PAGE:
You start a conversation about it. You ask why they have that objection. You’re interested in their dilemma. This is what the D.E.L.T.A. Sales Process teaches you, how to engage with your prospect like an ally.
You do this by creating a buying atmosphere.
You don’t want to create a selling environment. You want to create a buying environment. Jeffrey Gitomer likes to say, “People hate to be sold, but they love to buy.” Think about that.
When you’re a customer, you hate to be sold to, right? It feels manipulative. It feels controlling. It feels dirty, yucky. It doesn’t feel right. It doesn’t feel natural, it doesn’t feel organic.
But if you want to buy something you’ll look for the environment that collaborates with your desire. As in the case of Amazon, right? Amazon has created an environment for buying whatever you want. It offers suggestions, and answers questions. It uses customer ratings and offer equivalents at a lesser price. Amazon does everything it can to expect and obliterate every single objection.
We don’t want to create a sales environment because there’s nothing safe about selling. Selling is about winning someone over. A buying environment is safe and fun and addresses objections head on. Simple, but rarely talked about.
So your customer is your ally and you must create a buying environment not a selling environment. Let’s look at how to do that.
The D.E.L.T.A. Sales Process
The first part of the D.E.L.T.A Sales Process is to ‘develop.’ Develop a safe environment so your customer is willing to engage with you. Develop a meaningful dialogue, like you’re getting to know a new friend.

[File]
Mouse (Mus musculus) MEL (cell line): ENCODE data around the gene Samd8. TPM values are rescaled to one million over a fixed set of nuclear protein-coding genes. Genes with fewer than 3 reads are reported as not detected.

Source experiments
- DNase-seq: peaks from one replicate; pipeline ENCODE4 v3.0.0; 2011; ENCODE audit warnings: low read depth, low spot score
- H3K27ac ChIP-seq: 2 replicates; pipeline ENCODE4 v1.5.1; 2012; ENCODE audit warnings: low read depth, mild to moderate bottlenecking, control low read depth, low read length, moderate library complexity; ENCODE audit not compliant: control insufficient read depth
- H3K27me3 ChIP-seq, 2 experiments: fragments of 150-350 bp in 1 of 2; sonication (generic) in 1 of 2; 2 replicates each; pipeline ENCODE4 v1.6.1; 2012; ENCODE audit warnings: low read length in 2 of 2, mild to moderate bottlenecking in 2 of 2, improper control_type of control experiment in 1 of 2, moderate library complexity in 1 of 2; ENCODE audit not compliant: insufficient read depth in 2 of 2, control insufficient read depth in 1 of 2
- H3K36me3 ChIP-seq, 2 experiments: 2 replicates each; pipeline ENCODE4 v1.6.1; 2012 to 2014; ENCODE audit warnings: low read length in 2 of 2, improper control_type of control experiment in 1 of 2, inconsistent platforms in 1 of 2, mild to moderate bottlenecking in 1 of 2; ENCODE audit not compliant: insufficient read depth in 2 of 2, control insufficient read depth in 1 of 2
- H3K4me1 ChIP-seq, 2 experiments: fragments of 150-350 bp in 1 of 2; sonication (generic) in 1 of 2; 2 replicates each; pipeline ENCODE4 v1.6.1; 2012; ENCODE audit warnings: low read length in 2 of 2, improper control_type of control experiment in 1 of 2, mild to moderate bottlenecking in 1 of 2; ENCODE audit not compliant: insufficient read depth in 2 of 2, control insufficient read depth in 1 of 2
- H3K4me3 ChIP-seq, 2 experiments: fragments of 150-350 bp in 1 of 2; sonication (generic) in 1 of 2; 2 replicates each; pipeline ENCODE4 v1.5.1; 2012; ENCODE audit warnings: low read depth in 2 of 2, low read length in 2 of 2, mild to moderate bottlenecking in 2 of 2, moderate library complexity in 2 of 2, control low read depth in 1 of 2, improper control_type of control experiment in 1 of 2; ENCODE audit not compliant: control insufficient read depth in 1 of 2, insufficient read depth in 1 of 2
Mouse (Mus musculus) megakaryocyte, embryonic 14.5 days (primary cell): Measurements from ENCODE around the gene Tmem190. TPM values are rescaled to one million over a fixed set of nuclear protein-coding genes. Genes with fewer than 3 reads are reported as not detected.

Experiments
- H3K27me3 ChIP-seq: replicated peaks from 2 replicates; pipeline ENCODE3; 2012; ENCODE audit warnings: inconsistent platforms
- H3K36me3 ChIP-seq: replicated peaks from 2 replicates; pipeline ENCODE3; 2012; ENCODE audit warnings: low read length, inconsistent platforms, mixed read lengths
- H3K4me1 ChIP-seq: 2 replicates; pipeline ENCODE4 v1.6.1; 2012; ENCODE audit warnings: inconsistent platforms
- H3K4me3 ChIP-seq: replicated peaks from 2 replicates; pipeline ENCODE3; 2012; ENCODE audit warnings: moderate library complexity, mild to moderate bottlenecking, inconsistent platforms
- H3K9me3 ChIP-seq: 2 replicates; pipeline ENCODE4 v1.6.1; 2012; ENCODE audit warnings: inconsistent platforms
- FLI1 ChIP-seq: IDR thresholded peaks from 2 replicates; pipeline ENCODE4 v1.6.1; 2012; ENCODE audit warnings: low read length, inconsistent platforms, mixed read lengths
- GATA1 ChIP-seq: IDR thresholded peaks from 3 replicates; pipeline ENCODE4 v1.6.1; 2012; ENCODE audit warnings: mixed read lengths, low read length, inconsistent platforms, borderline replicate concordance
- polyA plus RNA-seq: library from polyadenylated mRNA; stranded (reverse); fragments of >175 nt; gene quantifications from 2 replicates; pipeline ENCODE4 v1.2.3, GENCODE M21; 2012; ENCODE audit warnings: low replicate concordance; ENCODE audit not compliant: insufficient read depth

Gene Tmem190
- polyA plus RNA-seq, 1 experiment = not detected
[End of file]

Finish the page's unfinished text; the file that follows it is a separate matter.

The customer shouldn’t feel manipulated, or threatened. A safe buying environment means you’re not selling the prospect. You’re setting a context for them to be willing to engage with you. You get their attention without pressuring them in any way.
There are effective ways to develop a buying environment. Click Here If you want more info on how to develop a buying environment and become an expert in this crucial step.
After you’ve developed a safe environment, you want to ‘engage’ with them. Again, you do this through meaningful dialogue. You have their attention. They feel safe. You’re not selling. You’re getting to know them, so you want to find out about their interest in your product or service.
“What about this__________ interests you?”
“Are you in the market for_____________ right now?”
Keep in mind, It’s not a monologue, it’s a dialogue. I’m sure you’ve been sold something in your life by a monologuer. They talk at you about their product or service then they ask, “Do you want it?” Then, you give some kind of stupid objection that you know is not true. You say, “I gotta talk to my spouse.”
That’s not a real objection. That is an objection that is hiding the true objection, which is, “I don’t trust you because you’re a fast-talking salesperson. You’re a pimp. I don’t trust you.”
Some other false objections are, “I’ll have to check my bank account,” or, “I can’t make that decision right now.” Then the response is, “Why not?”, and you get a bunch of other verbal gymnastics because they don’t feel safe. You’re not engaging in meaningful dialogue, or an authentic give and take.
It doesn’t even have to be a 50/50 exchange. As the salesperson, you should be talking 60 to 70% of the time, because you’re driving the conversation. But even though it’s not 50/50, it still needs to be a dialogue. You need to ask questions and then you need to listen.